The fact that Darknall had sat for Canterbury in the later sessions of the Parliament of 1529 puts a different complexion on Cromwell’s intervention in the Canterbury election of May 1536 from that which it usually wears. Cromwell did indeed interfere in the election, but only to ensure compliance with the King’s general request for the return of the previous Members. Although the city—and perhaps the Members themselves—would have preferred a change, there is nothing to suggest that the men concerned had not been freely chosen before, neither of them looking remotely like a nominee. Darknall was to be re-elected in 1542 and 1547, without any trace of interference from outside, and he may well have sat in the intervening Parliament, that of 1545, for which the name of only one of the city’s Members is known. In 1542 he made things easier by remitting half his wages, being given £4 for the moiety of 80 days at the Parliament at 2s. a day, ‘over and above the other moiety by him given of his benevolence to the city’, and a supplementary payment for his labours in obtaining lands from the King, evidently the leases and rents granted to Canterbury in September 1542. In 1543 and 1544 he again took only half the wages due to him: for 100 days at the second session and 75 days at the third he was paid £5 and £3 15s. It was this Parliament which passed an Act (34 and 35 Hen. VIII, c.18) for the privileges of Canterbury, defining the liberties which the city enjoyed by its charter. No payment of wages in respect of the Parliament of 1547 is entered in the chamberlains’ accounts, but Darknall was paid 6s.8d. for the serjeant of the Parliament’s fee in 1549. The accounts for 1552-3 are missing.10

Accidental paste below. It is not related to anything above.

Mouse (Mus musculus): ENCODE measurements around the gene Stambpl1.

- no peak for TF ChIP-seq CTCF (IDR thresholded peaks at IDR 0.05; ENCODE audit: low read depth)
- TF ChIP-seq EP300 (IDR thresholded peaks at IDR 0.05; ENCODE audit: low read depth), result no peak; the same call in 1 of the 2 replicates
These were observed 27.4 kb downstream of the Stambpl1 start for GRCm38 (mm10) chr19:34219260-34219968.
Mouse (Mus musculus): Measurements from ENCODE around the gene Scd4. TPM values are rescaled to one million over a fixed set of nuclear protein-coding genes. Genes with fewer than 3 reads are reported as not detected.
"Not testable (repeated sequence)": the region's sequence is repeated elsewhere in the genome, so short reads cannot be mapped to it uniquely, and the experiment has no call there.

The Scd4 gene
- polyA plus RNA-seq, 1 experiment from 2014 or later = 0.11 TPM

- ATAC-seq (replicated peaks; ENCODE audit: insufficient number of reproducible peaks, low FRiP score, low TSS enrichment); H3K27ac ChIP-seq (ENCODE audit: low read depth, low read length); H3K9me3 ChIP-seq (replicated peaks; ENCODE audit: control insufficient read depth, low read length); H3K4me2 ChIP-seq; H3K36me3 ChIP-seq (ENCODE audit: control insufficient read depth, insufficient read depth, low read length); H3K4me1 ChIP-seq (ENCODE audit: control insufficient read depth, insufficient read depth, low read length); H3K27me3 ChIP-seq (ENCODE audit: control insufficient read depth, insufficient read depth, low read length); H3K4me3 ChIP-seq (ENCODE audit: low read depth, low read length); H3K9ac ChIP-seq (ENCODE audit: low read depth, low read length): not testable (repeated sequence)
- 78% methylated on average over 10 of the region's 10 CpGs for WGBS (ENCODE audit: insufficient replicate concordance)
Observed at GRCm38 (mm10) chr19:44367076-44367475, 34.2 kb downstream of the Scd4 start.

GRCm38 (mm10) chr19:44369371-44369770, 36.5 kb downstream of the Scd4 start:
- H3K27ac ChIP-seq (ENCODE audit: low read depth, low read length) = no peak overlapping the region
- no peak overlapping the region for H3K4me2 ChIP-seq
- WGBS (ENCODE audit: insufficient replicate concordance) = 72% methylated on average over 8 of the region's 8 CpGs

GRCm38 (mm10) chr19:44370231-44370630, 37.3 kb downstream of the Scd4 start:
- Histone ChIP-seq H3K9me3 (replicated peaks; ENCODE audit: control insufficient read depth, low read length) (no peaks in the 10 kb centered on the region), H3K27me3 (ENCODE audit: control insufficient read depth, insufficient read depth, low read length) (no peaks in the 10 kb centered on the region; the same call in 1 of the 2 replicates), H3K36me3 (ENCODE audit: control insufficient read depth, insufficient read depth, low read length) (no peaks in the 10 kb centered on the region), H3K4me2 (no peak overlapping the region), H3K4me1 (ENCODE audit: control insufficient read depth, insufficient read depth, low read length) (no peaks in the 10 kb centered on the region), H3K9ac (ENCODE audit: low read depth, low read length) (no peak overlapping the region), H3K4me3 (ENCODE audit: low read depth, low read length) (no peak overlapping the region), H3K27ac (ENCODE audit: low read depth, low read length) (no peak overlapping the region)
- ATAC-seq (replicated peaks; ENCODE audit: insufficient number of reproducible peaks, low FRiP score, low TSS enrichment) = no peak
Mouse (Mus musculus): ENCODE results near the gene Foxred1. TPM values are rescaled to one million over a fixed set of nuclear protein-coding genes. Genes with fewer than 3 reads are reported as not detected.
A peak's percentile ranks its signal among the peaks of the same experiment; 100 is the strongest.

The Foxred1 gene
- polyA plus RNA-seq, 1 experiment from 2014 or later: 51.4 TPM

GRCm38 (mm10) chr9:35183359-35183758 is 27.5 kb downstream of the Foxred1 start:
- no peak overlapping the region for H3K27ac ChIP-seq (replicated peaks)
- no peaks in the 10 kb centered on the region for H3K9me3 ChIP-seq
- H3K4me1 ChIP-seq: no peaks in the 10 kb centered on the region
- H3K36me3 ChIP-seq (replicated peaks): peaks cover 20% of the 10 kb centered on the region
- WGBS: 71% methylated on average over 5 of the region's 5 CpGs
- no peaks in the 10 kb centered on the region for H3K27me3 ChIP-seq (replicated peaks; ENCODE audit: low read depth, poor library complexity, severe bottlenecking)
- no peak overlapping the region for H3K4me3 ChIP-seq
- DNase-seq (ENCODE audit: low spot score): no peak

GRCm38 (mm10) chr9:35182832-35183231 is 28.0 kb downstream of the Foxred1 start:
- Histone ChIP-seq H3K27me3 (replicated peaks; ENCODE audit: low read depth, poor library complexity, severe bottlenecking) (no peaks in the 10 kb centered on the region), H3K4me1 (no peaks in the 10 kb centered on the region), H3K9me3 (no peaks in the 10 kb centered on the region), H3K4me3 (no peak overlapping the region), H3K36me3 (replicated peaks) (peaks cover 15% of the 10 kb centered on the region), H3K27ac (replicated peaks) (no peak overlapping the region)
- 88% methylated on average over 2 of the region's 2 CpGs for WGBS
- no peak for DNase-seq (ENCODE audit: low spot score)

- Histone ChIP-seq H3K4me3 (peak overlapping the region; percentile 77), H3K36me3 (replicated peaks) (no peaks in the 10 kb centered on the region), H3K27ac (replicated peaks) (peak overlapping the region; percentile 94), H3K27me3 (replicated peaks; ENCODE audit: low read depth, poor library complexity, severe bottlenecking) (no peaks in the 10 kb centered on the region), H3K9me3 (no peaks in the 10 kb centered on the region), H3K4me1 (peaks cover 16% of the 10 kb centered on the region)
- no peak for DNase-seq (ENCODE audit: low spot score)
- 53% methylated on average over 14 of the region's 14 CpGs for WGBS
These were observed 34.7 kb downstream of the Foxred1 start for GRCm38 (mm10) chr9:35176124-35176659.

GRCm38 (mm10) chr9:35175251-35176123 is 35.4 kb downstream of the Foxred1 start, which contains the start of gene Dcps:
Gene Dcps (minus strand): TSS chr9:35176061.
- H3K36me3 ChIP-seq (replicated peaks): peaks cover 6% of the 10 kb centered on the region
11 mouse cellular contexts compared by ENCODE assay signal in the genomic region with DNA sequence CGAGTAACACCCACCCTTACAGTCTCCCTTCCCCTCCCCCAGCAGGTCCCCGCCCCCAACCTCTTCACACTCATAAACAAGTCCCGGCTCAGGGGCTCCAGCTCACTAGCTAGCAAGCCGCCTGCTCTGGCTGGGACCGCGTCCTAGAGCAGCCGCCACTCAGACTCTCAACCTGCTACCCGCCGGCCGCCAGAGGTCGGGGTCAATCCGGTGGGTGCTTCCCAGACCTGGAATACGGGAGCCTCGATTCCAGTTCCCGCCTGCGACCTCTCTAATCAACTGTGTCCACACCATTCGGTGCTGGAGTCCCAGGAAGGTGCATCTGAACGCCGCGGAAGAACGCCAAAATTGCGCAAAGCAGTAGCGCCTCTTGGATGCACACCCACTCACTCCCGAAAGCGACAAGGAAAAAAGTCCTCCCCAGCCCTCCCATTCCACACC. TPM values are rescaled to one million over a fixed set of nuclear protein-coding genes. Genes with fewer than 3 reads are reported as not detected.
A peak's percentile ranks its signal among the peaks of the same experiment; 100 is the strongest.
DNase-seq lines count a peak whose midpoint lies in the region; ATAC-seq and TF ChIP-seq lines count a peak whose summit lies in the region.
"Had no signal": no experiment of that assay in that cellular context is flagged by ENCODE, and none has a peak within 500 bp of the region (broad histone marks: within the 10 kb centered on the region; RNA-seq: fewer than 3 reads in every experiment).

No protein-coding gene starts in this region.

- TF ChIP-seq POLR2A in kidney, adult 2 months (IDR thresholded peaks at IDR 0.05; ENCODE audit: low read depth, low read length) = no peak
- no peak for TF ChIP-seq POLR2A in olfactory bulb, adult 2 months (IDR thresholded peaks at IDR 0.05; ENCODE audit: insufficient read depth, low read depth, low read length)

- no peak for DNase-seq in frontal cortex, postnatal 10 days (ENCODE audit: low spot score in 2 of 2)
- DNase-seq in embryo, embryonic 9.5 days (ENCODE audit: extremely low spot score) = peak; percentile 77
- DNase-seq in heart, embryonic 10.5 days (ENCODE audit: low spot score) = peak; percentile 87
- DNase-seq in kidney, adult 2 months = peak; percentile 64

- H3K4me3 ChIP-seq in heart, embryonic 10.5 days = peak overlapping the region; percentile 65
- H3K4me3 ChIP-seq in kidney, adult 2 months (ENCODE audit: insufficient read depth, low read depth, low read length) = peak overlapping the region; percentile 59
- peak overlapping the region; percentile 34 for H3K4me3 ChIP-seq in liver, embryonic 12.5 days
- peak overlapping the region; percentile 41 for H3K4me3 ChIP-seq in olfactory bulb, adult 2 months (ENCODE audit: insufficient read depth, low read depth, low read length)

In the first Parliament of Mary’s reign Darknall was returned for Rochester, presumably with the help of a previous Member there, William Roper, who was a neighbour of his at Canterbury. It seems that by this time he had left Canterbury. In May 1537, the year in which he became one of the King’s household, a lease of St. Sepulchre’s nunnery was granted to him as Robert Darknall of Canterbury, and in June, as Robert Darknall of the Household, he secured the lease of a water mill in Charlton, Kent. In the course of the next five years, variously described as of the Household or of London, he acquired the joint ownership of three messuages and a wharf in Gravesend and a messuage and garden in London, and in individual possession a string of leases and titles in Essex, Kent, London, Northumberland and Yorkshire, all of ex-monastic property. In January 1550 he was appointed a teller of the receipt of the Exchequer: in the short period for which he held this office he was to embezzle £2,000. A year later he bought from the crown for 500 marks the dissolved hospital of St. James next Canterbury and a manor belonging to it. On the accession of Mary he sued out a general pardon as Robert Darknall of London esquire, alias one of the tellers of the Exchequer.11